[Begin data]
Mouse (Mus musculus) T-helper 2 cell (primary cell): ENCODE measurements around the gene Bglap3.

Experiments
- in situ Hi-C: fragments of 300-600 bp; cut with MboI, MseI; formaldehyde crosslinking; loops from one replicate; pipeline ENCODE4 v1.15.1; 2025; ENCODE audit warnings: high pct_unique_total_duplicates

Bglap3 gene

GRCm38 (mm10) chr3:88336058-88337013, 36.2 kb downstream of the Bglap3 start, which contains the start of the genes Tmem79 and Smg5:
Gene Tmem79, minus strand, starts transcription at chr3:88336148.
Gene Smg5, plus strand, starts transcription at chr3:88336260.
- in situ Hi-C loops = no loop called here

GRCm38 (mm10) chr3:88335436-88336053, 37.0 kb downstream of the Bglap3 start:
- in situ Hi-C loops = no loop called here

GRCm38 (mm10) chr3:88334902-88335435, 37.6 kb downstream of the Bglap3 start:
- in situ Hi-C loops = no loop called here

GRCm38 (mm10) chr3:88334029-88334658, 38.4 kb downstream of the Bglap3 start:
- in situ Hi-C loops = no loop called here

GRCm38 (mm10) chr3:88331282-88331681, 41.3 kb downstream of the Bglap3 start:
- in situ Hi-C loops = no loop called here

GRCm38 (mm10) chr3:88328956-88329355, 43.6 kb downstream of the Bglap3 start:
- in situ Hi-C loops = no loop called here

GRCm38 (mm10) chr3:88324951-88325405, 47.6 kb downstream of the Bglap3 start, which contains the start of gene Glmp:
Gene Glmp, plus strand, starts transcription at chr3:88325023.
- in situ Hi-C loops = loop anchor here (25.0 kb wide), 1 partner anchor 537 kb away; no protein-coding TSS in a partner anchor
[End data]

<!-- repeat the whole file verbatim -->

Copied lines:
Mouse (Mus musculus) T-helper 2 cell (primary cell): ENCODE measurements around the gene Bglap3.

Experiments
- in situ Hi-C: fragments of 300-600 bp; cut with MboI, MseI; formaldehyde crosslinking; loops from one replicate; pipeline ENCODE4 v1.15.1; 2025; ENCODE audit warnings: high pct_unique_total_duplicates

Bglap3 gene

GRCm38 (mm10) chr3:88336058-88337013, 36.2 kb downstream of the Bglap3 start, which contains the start of the genes Tmem79 and Smg5:
Gene Tmem79, minus strand, starts transcription at chr3:88336148.
Gene Smg5, plus strand, starts transcription at chr3:88336260.
- in situ Hi-C loops = no loop called here

GRCm38 (mm10) chr3:88335436-88336053, 37.0 kb downstream of the Bglap3 start:
- in situ Hi-C loops = no loop called here

GRCm38 (mm10) chr3:88334902-88335435, 37.6 kb downstream of the Bglap3 start:
- in situ Hi-C loops = no loop called here

GRCm38 (mm10) chr3:88334029-88334658, 38.4 kb downstream of the Bglap3 start:
- in situ Hi-C loops = no loop called here

GRCm38 (mm10) chr3:88331282-88331681, 41.3 kb downstream of the Bglap3 start:
- in situ Hi-C loops = no loop called here

GRCm38 (mm10) chr3:88328956-88329355, 43.6 kb downstream of the Bglap3 start:
- in situ Hi-C loops = no loop called here

GRCm38 (mm10) chr3:88324951-88325405, 47.6 kb downstream of the Bglap3 start, which contains the start of gene Glmp:
Gene Glmp, plus strand, starts transcription at chr3:88325023.
- in situ Hi-C loops = loop anchor here (25.0 kb wide), 1 partner anchor 537 kb away; no protein-coding TSS in a partner anchor